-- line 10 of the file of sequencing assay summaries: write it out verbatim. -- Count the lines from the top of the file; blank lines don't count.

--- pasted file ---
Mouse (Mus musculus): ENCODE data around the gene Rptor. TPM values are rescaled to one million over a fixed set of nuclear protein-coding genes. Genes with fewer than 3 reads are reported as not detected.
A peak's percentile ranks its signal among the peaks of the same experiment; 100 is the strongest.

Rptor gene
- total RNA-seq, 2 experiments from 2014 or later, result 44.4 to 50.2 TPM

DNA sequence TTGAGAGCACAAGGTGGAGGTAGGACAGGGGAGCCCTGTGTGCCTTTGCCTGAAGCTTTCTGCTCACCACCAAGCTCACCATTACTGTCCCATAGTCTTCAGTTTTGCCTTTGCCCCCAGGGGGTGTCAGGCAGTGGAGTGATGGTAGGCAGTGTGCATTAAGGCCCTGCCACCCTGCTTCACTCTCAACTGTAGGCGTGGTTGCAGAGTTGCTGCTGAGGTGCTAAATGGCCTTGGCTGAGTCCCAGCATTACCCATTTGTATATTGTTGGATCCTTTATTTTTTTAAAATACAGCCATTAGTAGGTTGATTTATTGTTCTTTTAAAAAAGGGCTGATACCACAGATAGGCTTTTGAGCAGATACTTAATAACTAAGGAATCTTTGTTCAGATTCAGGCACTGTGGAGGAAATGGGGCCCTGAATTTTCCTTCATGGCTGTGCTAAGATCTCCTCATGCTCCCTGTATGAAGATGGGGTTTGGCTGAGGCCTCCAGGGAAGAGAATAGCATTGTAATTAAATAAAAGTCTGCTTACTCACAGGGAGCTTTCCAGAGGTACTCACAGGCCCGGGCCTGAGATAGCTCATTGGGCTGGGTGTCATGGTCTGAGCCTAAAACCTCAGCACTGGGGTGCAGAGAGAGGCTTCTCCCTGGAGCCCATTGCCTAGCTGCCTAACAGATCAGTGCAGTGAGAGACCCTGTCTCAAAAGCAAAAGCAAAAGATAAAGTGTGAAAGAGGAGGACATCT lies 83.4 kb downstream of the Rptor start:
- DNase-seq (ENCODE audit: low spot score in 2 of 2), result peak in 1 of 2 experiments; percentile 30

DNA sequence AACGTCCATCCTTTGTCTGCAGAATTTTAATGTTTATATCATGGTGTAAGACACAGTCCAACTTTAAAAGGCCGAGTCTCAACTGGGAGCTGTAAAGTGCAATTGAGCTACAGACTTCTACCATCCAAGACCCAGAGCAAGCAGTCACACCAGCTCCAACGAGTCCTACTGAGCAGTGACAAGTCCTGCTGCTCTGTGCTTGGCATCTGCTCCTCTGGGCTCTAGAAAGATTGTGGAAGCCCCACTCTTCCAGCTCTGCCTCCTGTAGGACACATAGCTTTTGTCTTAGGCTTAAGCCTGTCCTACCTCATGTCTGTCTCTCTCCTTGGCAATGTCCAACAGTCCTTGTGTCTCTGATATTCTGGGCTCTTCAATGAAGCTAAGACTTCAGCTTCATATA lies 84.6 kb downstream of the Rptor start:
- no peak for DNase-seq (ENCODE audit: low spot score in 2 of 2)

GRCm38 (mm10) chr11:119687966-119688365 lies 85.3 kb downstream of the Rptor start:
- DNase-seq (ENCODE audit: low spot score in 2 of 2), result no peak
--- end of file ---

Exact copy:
- DNase-seq (ENCODE audit: low spot score in 2 of 2), result no peak